John Wesley Willson

May 7, 2021


For the second session in a row, the Dow has reached an all-time high. The S&P 500 made new highs as well on Friday, as investors believe that a friendly Fed policy will continue due to the slower job recovery. Commodity markets saw several products reach new contractual highs as inflation fear and a weaker dollar kept the bulls in the driver seat.  


  • The big news today was the announcement of a slower job recovery, with only 266,000 jobs added in the month of April. This led to unemployment levels rising to 6.1%.
  • The WHO has approved the use of China’s Sinopharm Covid-19 vaccine.
  • With nearly a third of Americans vaccinated, new cases of Covid-19 are declining sharply.
  • Outside markets as of 2:37 PM Central: June crude oil at $64.79 up $0.08; U.S. Dollar index at 90.2180 down 0.7330; Gold at $1832.8 up $17.10; Dow at 34789.63 up 241.10 points. 



At the risk of sounding like a broken record, corn has once again traded into new highs on both the old and new crop contracts. Concerns about the weather are growing as drought conditions in the west move east. Dry weather persists in Brazil as well, threatening the safrinha crop production.


  • Closes: July at $7.32’2 up 13’4; Sep at $6.54’6 up 9’2; December at $6.36’4 up 11’0.
  • Basis levels remain firm across much of the country, justifying the recent and sharp rally in corn futures.
  • Spreads: N21/U21 78’0 inverse, N21/Z21 95’4 inverse, Z21/H22 3’4 carry.



After prices settled off their highs early in the session, the bean market caught the bid, setting new highs in the old crop July contract and new crop November contract. With a red-hot corn market due to a strong export program of late and production issues in Brazil, soybean futures are fighting for additional acres. Meal was up sharply, supporting futures as well after being the laggard for most of the recent rally.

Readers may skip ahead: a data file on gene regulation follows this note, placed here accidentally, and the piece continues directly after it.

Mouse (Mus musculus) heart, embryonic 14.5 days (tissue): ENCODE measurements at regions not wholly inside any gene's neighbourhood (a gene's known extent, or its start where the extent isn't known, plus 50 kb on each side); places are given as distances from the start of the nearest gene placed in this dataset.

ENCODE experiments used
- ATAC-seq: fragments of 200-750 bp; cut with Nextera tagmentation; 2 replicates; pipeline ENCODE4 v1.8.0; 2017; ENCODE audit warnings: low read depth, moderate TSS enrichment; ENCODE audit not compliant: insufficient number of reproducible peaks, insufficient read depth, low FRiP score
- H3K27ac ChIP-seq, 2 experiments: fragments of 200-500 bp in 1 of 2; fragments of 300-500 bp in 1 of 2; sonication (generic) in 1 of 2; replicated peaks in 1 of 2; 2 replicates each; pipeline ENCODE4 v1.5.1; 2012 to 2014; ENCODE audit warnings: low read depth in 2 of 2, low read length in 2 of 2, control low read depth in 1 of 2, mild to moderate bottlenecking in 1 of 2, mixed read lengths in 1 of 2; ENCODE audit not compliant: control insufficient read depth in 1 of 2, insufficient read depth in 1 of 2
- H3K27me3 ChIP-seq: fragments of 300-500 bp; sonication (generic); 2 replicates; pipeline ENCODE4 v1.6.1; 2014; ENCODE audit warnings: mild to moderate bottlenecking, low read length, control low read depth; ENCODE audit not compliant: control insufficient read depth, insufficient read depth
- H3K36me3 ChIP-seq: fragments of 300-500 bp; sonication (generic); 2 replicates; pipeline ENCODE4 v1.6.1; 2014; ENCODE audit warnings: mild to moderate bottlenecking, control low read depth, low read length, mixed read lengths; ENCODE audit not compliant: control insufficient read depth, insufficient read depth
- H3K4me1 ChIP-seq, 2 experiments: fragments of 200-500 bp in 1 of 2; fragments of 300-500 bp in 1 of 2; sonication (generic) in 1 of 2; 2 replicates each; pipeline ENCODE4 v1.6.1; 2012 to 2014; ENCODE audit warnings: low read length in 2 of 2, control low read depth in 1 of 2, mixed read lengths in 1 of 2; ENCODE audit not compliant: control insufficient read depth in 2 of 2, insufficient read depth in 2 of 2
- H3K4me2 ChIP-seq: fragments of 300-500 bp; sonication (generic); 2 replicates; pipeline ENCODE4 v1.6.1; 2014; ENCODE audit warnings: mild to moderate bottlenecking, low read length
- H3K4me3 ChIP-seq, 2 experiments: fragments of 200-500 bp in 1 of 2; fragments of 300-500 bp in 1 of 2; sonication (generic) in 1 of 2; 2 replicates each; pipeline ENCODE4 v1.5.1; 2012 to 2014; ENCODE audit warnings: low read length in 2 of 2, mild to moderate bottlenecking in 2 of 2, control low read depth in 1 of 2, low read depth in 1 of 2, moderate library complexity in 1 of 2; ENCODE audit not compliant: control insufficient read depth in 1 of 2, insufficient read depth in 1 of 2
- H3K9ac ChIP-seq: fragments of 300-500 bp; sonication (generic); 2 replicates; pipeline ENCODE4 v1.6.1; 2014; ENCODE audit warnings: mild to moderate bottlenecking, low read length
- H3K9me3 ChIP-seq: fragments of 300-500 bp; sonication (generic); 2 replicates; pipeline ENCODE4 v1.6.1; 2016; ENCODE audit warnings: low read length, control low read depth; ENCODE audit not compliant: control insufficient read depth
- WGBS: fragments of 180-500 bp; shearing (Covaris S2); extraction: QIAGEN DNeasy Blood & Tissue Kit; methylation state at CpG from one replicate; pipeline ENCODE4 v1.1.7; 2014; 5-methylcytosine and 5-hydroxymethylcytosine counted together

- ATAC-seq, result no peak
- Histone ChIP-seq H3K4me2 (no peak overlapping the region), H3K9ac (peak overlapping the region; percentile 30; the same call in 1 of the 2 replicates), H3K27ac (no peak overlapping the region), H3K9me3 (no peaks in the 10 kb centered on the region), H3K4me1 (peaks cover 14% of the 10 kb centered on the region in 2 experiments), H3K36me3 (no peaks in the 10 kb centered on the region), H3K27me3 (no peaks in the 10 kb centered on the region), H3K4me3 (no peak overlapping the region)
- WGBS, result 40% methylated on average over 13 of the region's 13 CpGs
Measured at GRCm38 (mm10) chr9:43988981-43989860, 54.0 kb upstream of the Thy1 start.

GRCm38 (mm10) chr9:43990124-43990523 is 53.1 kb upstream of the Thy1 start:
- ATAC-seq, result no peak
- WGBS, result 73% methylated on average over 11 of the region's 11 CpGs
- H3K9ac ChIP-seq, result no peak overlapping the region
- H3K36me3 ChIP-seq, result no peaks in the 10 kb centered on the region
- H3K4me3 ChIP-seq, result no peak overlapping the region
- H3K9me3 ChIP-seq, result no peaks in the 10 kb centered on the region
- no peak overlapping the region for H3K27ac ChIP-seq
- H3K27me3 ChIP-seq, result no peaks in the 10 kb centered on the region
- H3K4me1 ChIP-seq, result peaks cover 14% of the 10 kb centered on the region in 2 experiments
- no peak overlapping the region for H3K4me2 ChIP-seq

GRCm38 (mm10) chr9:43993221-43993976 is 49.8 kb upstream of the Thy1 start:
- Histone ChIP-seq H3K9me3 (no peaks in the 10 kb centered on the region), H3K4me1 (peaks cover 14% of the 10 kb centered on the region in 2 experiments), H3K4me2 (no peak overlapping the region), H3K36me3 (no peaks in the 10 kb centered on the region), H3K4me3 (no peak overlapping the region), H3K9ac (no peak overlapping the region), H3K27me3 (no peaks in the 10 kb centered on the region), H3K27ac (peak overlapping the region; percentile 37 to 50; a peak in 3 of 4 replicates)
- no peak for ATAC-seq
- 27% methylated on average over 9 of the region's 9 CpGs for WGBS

• Closes: July at $15.89’6 up 20’2; Aug at $15.37’4 up 21’6; November at $14.33’4 up 24’4.
  • Board crush jumped sharply, with July crush rising 18’4 cents, putting it at 82’6. The sudden rise in meal prices had a significant impact on margins as prices had previously been falling behind compared to the rest of the complex.
  • Spreads: N21/Q21 52’2 inverse, N21/X21 157’6 inverse, X21/F22 2’4 inverse.




The wheat market saw higher trade as well after an early sell-off attempt. Both the KC and Minneapolis futures reached new contractual highs. The new highs were set in new crop KC July and both the old crop July and new crop September Minneapolis wheat. Competition for acres, as well as dry weather continues to provide a solid foundation and support for this market.


  • July closes Chicago at $7.61’6 up 8’4; Kansas City at $7.36’6 up 10’0; Minneapolis at $7.97’4 up 7’0.
  • The July wheat/corn spread is now at 6’2.
  • Spreads: Chicago N21/U21 0’4 carry, Kansas City N21/U21 3’6 carry, Minneapolis N21/U21 5’2 carry.